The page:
Friday, June 17, 2011


A cursory glance at the Amazon rankings for Stephen King's books suggests that his 1981 non-fiction title DANSE MACABRE may be the King title least likely to have been purchased by the horror fan.  I was still working at Kroch's & Brentano's bookstore in Chicago when the book was originally published, and DANSE MACABRE didn't sell nearly as quickly as King's fiction.  Understandable -- if you're looking for a horror novel, will you really want to read a survey of horror in film, fiction, television and radio?  But for even the casual horror fan who isn't interested in studying the field but just wants a good book to read, skipping DANSE MACABRE is a mistake.  Most readers of science fiction and fantasy probably never picked up an issue of LOCUS or FANTASY NEWSLETTER.  Readers who never miss a novel by Dean Koontz may never have bothered to read a copy of his earlier non-fiction title HOW TO WRITE BEST-SELLING FICTION.  Fans of any particular writer may read the novels and short stories, but ignore interviews with them.  In doing so, they may be missing acts of generosity by those writers.

Some of the best money I ever spent was at the 1969 World Science Fiction Convention in St. Louis.  Three dollars bought a copy of THE DOUBLE:BILL SYMPOSIUM, a small press pamphlet that collected the responses of science fiction and fantasy writers to a number of questions on writing and books and reading.  The writers generously took time to answer questions from Bill Bowers and Bill Mallardi.  One of those questions asked about their formative reading.  The answers introduced me to writers I hadn't read, and pointed me back toward writers I'd read in school without really paying sufficient attention.

When I was following science fiction, fantasy, horror, and mystery fiction more closely than I do now, one of the best things about the genres was the number of fan and specialty journals that printed interviews with the writers.  And at some point in the interviews, the writers were usually asked which writers they themselves enjoyed reading.  And the writers were always happy to recommend books and writers they thought worth seeking out.  This is why anyone who checked out those interviews, who looked over books like DANSE MACABRE, or HOW TO WRITE BEST-SELLING FICTION, or THE DOUBLE:BILL SYMPOSIUM has probably never been in danger of running out of things to read.  If anything, there's always been so much worthwhile material recommended that there's no way to ever get around to all of it, or even a majority of it.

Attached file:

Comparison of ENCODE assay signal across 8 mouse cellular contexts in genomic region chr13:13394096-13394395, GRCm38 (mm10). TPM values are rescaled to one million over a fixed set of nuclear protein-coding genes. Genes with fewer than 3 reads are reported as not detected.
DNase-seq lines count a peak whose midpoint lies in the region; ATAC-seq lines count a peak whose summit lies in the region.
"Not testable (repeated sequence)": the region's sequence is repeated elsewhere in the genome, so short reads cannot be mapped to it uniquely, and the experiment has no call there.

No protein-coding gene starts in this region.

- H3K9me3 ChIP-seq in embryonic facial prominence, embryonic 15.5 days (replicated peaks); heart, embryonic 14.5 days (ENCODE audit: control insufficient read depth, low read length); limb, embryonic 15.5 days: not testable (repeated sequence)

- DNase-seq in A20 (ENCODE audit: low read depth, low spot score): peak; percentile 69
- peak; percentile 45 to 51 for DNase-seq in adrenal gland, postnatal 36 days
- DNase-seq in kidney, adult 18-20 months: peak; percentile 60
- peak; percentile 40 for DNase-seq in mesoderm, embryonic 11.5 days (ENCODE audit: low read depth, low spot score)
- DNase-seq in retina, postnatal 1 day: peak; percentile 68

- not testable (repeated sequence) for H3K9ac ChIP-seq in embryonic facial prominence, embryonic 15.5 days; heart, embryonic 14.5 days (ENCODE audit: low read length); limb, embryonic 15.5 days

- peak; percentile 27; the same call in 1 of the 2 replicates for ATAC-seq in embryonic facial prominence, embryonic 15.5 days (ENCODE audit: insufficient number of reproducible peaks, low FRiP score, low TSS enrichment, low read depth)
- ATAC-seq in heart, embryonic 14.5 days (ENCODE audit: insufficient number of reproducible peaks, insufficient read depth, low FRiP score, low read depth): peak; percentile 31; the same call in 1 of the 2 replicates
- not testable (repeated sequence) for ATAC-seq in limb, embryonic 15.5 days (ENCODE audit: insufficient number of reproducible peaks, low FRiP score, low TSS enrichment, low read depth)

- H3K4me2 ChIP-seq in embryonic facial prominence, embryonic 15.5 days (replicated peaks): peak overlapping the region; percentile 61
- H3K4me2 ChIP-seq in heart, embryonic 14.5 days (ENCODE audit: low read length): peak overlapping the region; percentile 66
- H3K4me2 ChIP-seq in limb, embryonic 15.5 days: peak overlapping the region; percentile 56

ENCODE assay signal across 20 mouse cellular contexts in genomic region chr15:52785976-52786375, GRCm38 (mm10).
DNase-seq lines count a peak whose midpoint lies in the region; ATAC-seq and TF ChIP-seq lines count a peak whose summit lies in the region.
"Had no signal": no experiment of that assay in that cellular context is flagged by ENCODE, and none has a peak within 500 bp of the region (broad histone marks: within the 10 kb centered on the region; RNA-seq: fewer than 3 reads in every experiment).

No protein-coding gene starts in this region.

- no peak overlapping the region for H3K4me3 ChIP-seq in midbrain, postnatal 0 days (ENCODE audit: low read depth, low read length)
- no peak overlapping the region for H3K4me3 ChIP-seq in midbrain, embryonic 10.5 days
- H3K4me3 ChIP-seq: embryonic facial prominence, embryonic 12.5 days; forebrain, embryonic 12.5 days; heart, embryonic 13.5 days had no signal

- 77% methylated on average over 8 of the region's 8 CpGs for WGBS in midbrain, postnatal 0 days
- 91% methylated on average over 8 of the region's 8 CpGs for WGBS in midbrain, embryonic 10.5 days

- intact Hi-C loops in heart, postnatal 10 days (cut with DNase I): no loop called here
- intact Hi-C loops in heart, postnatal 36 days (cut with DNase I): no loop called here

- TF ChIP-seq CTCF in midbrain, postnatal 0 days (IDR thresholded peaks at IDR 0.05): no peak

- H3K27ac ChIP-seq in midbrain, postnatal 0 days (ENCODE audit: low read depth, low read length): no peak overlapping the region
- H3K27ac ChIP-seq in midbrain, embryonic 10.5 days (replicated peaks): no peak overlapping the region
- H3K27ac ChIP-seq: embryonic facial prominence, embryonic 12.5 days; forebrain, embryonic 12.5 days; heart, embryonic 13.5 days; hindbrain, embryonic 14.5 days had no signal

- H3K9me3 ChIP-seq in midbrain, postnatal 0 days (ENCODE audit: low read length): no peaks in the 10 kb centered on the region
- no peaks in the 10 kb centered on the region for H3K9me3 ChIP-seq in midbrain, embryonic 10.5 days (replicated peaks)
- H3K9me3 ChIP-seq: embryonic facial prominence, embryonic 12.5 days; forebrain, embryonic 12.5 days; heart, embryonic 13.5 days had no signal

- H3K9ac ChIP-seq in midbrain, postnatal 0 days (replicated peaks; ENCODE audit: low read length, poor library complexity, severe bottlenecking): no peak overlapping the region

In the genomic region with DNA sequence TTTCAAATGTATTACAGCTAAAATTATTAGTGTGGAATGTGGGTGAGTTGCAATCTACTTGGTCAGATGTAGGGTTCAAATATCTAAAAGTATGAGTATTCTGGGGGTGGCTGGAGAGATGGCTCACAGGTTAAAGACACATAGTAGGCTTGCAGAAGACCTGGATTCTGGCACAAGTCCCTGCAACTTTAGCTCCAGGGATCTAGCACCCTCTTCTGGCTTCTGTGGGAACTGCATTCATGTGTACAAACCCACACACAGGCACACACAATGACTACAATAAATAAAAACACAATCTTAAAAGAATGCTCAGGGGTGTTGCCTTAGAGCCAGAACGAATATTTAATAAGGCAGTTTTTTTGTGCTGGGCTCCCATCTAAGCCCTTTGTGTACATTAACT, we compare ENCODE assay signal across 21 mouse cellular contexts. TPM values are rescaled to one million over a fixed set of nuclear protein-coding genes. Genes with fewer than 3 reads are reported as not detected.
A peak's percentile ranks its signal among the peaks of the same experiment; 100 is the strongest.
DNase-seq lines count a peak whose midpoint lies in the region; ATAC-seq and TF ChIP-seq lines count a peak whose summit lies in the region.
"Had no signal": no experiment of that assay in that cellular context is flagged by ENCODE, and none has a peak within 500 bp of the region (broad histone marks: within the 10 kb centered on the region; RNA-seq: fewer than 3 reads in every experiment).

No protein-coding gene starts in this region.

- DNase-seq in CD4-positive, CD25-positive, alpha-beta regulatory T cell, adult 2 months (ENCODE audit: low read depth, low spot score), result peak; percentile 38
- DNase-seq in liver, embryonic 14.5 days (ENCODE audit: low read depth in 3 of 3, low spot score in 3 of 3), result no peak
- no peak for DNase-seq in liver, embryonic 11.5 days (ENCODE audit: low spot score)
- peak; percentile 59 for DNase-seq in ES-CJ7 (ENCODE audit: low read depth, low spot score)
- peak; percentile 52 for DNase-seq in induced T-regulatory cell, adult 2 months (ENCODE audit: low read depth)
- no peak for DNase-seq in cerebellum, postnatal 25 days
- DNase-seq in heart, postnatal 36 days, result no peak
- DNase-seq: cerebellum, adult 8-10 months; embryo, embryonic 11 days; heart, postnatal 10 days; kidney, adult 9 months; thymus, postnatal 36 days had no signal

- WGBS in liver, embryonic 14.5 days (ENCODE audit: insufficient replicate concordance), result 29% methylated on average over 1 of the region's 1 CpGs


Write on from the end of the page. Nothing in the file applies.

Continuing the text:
Their generosity steers readers not only to other works of their own, but to writers who may not yet be household names.

Just a couple of examples.  Harlan Ellison's long interview with Comics Journal in 1980 steered readers to writers like Jorge Amado, V. S. Pritchett, Jose Donoso and Mario Vargas Llosa.  Comments and blurbs from Stephen King pointed to the work of Jack Ketchum, Don Robertson, Thomas Williams, Ernest Hebert, Ron Carlson, and more; the lists at the back of his books DANSE MACABRE and ON WRITING are gold mines of recommendations.  And note that most of the recommendations mentioned in this paragraph weren't for the work of fantasists, but for the work of general fiction writers.

If there's a writer you like, do you read interviews with them as well as their fiction?  If you run across an article by that writer in which he talks about his reading and the influences on his writing, do you read it?  You should -- if a writer you like mentions a book he likes, there's a good chance that's a book you'd like too.

Blurbs can be a little trickier.  Far too often, the blurb on the paperback will consist of glowing commentary from a magazine or newspaper rather than an individual.  But if you check all the blurbs, not just on the front or back cover but on the blurb pages preceding the title page, you'll usually find some individuals quoted rather than just periodicals.

The interviews, and articles, and blurbs are often acts of generosity by writers who may be among your favorites.  Watch for them as well as for new books by your favorites, and you'll never run out of books or stories to read.  Your problem will be finding a way to keep up.